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Lost opportunities

31 May 2016 3 Comments

When the Cairns Ironman is run on the 12th of June our Australian triathlon season is just about over. It is important to have an off season, but it’s also important to not waste three months or more by not actually working on some weakness. I don’t personally know any triathletes who don’t have some sort of weakness that they could work on to improve their performances next season. I also don’t know any that would not like to be going faster next season.

One of the really frustrating things for a coach is to coach an athlete up to an Ironman race, then not see him for six months. Usually when he comes back he’s gained 7-8 kilograms, and has let any swim stroke he’d developed slip away. The same athlete usually comes to the coach and wants a plan to go faster in the new season, not allowing for the fact that it’ll take the first three months to get him back to where he was, before any improvement can start to happen.

The athletes who are taking the Hawaii Ironman qualifying spots, or the ones standing on the podium, have got there by building one season on top of the last one. The “off season” shouldn’t be doing nothing, and on the other hand it shouldn’t be full on training like in the Ironman build. It’s an ideal time to correct weaknesses, to refine technique in each sport.

So often age group wins are separated from second place by seconds. I have had several close calls where the guy behind me missed taking my qualifying spot by seconds. That’s less than a minute in a race that has taken all day. One case in Hawaii the guy in the back of my finish photo came sixth, I came fifth. In Hawaii they recognise top five in each category. So at the presentations I was on the stage and he was in the audience. On a couple of occasions I have come sixth, it sucks.

If you work on your upper back flexibility for a whole winter you might gain one minute in your swim time. It seems a lot of trouble for one minute but the guy who came second to me at Port Macquarie a month ago missed first by 42 seconds. If you spend six weeks working on improving run technique, it can easily save you ten or more minutes in an Ironman marathon. Look up the result sheet and see where ten minutes on the run and one minute in the swim can place you. Keep in mind that these improvements are based on the same level of fitness.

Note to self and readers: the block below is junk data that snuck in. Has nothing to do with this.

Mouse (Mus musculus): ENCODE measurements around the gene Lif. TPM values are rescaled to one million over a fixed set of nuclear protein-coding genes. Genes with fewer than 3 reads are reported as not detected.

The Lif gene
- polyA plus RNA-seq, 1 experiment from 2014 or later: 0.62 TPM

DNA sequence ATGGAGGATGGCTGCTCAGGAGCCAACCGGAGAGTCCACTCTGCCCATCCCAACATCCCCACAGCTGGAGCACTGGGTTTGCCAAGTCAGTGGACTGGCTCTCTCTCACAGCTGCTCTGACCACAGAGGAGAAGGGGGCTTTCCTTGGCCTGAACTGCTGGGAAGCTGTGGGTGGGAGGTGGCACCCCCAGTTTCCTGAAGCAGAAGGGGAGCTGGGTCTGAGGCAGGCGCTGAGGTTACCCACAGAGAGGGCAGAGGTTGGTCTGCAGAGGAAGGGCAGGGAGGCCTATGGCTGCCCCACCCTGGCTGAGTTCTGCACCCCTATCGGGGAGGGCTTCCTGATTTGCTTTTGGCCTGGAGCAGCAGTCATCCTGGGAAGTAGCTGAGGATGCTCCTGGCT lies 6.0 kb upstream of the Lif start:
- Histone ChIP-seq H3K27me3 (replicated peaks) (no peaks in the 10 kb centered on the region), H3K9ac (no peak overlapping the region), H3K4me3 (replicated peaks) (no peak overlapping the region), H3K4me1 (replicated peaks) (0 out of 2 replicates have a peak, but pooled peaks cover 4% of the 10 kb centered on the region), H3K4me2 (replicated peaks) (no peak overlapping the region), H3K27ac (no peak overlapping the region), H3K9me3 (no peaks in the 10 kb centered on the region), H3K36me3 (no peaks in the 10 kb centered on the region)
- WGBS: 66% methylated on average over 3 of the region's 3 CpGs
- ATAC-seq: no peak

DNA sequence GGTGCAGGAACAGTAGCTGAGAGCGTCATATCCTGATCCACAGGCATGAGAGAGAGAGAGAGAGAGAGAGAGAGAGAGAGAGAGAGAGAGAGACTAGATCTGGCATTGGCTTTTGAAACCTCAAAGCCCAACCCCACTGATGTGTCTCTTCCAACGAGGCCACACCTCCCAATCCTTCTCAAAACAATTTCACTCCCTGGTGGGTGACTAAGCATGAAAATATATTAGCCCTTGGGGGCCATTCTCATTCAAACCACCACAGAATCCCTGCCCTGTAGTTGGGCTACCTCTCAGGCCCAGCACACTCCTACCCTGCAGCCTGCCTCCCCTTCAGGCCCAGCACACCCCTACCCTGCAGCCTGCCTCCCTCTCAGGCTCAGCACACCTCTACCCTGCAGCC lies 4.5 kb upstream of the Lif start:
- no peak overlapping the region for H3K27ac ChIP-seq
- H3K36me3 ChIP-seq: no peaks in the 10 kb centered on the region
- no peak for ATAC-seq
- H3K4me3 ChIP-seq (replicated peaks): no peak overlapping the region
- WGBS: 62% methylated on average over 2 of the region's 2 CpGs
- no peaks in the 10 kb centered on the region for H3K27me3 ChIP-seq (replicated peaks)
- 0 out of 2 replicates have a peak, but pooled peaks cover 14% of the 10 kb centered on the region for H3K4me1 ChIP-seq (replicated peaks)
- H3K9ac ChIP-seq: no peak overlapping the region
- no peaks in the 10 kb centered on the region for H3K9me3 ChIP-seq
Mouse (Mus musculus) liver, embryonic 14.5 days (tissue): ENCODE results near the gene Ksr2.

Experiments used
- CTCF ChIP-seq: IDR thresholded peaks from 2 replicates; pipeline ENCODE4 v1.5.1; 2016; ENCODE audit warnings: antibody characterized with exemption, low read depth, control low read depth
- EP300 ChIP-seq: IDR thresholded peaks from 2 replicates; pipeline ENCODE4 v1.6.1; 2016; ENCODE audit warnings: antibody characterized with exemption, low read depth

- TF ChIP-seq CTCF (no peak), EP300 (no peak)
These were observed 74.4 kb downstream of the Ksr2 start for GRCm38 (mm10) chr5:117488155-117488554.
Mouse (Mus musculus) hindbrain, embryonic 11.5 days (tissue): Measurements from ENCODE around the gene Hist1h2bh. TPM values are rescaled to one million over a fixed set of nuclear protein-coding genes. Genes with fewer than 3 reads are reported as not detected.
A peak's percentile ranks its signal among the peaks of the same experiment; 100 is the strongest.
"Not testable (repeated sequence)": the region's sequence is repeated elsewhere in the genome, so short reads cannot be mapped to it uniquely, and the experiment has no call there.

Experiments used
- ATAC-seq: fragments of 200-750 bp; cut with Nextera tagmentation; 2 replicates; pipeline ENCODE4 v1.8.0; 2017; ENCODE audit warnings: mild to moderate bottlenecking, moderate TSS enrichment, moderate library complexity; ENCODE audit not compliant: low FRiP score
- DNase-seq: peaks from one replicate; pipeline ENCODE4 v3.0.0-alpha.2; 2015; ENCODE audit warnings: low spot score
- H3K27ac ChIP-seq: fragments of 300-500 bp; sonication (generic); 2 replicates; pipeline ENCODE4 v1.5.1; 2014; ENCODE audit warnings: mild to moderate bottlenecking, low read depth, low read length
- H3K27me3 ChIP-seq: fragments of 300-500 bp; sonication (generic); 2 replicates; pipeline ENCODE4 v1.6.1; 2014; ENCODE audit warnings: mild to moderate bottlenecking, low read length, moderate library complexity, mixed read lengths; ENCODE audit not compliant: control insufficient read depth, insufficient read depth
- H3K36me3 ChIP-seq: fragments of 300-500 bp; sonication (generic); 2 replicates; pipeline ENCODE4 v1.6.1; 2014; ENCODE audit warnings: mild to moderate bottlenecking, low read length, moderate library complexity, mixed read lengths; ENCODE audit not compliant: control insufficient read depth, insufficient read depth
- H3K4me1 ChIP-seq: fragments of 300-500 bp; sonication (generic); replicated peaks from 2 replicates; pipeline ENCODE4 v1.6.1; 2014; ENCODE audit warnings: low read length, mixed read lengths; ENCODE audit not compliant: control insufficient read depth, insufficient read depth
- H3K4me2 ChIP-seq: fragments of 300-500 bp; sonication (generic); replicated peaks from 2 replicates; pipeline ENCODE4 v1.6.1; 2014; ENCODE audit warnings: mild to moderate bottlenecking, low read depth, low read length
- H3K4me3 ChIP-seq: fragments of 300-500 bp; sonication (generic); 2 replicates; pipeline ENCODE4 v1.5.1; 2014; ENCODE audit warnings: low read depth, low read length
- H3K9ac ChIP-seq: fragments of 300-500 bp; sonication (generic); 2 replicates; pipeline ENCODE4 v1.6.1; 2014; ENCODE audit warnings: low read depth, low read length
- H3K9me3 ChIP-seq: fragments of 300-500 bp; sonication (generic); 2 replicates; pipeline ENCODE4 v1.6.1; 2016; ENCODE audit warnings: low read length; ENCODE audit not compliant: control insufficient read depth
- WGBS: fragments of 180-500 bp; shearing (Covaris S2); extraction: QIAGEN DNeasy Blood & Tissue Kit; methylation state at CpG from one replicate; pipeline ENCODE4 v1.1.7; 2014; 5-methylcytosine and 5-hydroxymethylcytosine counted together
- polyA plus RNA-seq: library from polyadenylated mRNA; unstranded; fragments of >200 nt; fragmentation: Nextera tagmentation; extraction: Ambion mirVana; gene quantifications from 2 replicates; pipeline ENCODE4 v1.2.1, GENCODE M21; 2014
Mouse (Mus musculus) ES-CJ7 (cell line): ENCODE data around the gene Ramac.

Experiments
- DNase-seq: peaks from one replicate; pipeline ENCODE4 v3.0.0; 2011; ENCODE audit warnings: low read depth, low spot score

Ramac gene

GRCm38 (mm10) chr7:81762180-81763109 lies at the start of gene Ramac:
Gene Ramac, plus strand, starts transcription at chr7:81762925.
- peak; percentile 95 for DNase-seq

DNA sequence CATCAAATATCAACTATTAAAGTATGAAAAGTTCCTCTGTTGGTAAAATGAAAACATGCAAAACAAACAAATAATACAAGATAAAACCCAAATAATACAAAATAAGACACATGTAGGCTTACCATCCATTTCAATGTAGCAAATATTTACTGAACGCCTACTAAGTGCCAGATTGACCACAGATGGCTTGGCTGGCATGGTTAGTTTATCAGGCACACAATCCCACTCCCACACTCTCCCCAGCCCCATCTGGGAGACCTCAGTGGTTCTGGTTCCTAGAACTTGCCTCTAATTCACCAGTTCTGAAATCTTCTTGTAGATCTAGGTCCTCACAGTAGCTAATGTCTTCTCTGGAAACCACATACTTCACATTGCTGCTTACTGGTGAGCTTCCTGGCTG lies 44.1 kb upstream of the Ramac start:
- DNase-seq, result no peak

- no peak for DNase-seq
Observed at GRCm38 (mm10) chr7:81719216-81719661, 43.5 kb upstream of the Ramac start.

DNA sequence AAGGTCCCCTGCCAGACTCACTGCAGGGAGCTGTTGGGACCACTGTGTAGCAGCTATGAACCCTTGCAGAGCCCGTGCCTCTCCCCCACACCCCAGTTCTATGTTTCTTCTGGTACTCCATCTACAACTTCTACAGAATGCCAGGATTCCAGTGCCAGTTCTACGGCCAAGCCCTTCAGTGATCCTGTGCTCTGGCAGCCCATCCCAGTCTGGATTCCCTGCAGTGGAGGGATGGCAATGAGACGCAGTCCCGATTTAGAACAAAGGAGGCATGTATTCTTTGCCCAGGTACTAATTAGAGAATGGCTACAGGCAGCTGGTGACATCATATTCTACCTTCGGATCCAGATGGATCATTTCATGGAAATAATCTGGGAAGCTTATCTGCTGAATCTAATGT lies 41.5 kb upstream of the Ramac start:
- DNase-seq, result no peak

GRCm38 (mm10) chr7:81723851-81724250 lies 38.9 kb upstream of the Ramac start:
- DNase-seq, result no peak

Then the area where most are going to gain is the bike. The average athlete can gain ten minutes on the bike with aerodynamic and technique improvements, without any more fitness or strength. Getting fitted to your bike properly and testing yourself for power output in the new position can be a real game changer. Being more aerodynamic but producing less power is not smart. You have the whole winter to sort out these little things.

The important thing to keep in mind with the swim and the bike, seventy percent of your energy goes into overcoming drag. So flexibility and better technique in the swim will give you speed for no more fitness or strength. Now if we add some upper body strength work to our off season, you don’t need to be that much stronger to swim faster but more strength will postpone fatigue for longer. So you won’t slow down as much.

On the bike if 70% of your energy is going into overcoming drag, the least aerodynamic part of your bike is you. It doesn’t matter much if you have concealed brakes or internal cables, all that stuff is bullshit, if you can’t stay in an aero position for the bulk of the ride. More than half the triathletes I know are not as flexible as they should be to be efficient at what they set out to do. Spend a little bit of each week in the off season working on improving flexibility.

A flexible body moves more freely than a tight, inflexible one. Whether it’s the swim, the bike or the run, you should rate flexibility higher than strength. Most fast runners or fast swimmers are not as strong as you and I, they move more efficiently and more freely.

So an off season is a time to take the foot off the accelerator a bit, do fewer hours training in each week, and work on preparing your body to be a more efficient unit when training ramps up for the new season.


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